Which leads us to The Mandalorian which is actually a pretty interesting case study in movement. Because when I watched through The Mandalorian, I was not expecting it to focus on what is essentially a throughline. Because a lot of shows have a more episodic structure and The Mandalorian has episodes in the middle that are just, “We’re doing bounty hunting with Mando and baby Yoda.” Or Grogu if you want to be very technical about it. And we’re just kind of getting by, on the run, and that’s kind of what I expected. When you looked at reviews we noticed there were a lot of people who were unhappy about these filler episodes. And at first I wondered, is the issue that it’s only like an eight episode season as opposed to like, Buffy, which was originally over 20 episodes a season. It’s a really big season if expectations were different. But then looking at it, for instance when you have a Buffy villain, the villain kind of shows up but they’re not an urgent problem. So their arc isn’t actually high tension in the beginning and that’s what allows you to have those episodic arcs. With The Mandalorian, the issue is that we have a pretty high tension arc that’s still ongoing. Because Grogu is actively being hunted by an entire guild worth of bounty hunters. We start with that and it’s still high tension when we get into the more episodic episodes. And so people expected that throughline to move forward, felt like those more episodic bits were very filler-y. If it had been lower tension in the beginning then that wouldn’t have been an issue.
Oren: [jokingly] Well, actually, Chris I think you’ll find he’s called “The Child” at that point? [laughter]
Wes: Come on Oren! [laughs]
Oren: You can also lack movement I’ve discovered, if you feel like the story is going nowhere, there’s a good chance that it’s because the throughline is either weak or missing. Definitely manifests as a lack of movement. A novel I read recently that had this problem is called The Atlas Six. The main characters are recruited into this super cool magic library and that’s the plot. They’re in this library now. Eventually they learn that like, “Oh one of you has to be murdered at the end.” That could in theory become a plot, but the book doesn’t really treat it as one. It’s just sort of the characters all just kind of accept that “Okay I guess someone’s gonna be murdered at the end. I hope it’s not me.” They just spend the whole book messing around in this library until we have an incredibly rushed final sequence. And it’s like this whole story has no movement and the reason is that it doesn’t have a throughline. Because hanging out in a library is not a throughline. [all laugh] Like you would think that in this situation the throughline might be their relationships? But it’s not, their relationships barely advance throughout something like 30 hours of audiobook.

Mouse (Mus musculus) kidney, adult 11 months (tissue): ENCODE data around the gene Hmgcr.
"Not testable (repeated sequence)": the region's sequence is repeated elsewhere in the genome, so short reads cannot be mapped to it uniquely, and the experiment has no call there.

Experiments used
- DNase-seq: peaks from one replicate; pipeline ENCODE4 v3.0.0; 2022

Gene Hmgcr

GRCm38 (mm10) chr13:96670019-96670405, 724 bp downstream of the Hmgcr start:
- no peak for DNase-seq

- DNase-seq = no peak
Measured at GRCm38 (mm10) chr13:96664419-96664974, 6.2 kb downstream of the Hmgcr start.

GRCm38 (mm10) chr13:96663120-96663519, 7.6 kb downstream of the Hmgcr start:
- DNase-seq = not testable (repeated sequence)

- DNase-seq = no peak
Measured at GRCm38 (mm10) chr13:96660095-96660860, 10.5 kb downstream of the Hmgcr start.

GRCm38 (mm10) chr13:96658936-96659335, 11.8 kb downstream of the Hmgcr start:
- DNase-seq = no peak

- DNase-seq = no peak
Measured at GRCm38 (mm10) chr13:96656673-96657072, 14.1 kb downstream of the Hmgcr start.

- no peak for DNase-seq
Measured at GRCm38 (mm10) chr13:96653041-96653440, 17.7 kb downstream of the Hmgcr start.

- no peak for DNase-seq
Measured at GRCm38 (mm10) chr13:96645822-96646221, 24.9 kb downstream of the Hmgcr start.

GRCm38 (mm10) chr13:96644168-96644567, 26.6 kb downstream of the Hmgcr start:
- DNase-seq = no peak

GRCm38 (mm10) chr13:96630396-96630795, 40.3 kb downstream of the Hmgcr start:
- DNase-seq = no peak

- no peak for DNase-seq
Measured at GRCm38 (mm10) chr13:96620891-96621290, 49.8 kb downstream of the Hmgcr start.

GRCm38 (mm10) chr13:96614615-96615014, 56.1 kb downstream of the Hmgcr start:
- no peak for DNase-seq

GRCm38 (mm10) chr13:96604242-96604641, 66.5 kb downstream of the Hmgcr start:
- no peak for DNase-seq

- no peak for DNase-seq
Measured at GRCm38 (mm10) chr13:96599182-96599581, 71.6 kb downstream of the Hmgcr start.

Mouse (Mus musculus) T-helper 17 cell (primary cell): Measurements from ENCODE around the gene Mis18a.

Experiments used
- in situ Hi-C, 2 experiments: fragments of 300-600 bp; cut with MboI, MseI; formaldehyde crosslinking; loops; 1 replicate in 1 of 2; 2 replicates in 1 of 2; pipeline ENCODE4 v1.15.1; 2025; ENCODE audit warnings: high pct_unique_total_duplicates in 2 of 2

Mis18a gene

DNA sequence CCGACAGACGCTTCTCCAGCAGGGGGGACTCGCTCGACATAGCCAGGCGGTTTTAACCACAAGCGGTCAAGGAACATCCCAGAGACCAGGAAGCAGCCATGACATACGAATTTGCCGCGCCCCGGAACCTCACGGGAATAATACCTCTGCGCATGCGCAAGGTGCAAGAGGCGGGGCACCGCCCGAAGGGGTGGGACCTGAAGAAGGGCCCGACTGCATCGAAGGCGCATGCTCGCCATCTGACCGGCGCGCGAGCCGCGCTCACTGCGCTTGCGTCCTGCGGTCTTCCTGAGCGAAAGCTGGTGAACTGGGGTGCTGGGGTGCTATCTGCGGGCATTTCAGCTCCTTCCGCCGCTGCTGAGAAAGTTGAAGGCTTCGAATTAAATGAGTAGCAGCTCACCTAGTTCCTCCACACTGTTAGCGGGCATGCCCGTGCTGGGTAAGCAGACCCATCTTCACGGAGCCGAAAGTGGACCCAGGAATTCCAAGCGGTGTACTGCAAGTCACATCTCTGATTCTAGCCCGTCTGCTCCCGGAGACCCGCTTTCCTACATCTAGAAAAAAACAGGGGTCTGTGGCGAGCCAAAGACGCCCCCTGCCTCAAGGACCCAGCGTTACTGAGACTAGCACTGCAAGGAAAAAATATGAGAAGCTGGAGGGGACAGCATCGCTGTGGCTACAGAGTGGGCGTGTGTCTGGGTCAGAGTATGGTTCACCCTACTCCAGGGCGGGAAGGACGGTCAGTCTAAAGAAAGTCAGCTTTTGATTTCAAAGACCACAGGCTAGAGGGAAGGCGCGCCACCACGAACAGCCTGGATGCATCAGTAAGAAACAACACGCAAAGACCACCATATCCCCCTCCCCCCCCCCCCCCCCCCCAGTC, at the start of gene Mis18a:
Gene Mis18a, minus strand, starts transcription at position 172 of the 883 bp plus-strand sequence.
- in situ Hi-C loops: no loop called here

Chris: You can create movement just by having a deadline and showing time tick down. The issue with that is it doesn’t fulfill satisfaction requirements that you might otherwise be fulfilling if you have movement in other ways. That doesn’t provide character agency, it doesn’t make events feel like they matter. And so it’ll provide movement, but if the character is just like, twiddling their thumbs as the clock ticks down, you’re gonna have a satisfaction problem even though technically you are moving forward.
Oren: Gotta remember your ABS. Your Always Be Solving Problems.
Chris: We have an acronym for that now.
Oren: It’s not something everyone gets. Since I dinged Authority earlier I feel like it’s only fair to mention that Annihilation, the first book, has pretty good movement. Its ending is a little bit of a mess but the actual book has a very clear implied end point of “Will we survive the Area X? Will any of us live through this?” That’s what the story moves towards as they encounter more dangers and weird stuff starts happening. And there’s also of course another potential end point of “will we find out what’s going on with Area X?” which is not solved in the first book.
Wes: I think that one also does a good job of using locations to help with momentum. There’s the tower and the lighthouse. Knowing that those are gonna be things that are gonna be explored I think helps.
Oren: [jokingly] Excuse me Wes, I think you’ll find it’s a tunnel? [all laugh]
Wes: Oh sorry. [laughter] Wait actually, everybody else calls it a tower right? But the narrator thinks of it as a tunnel?
Oren: Which of us is the narrator?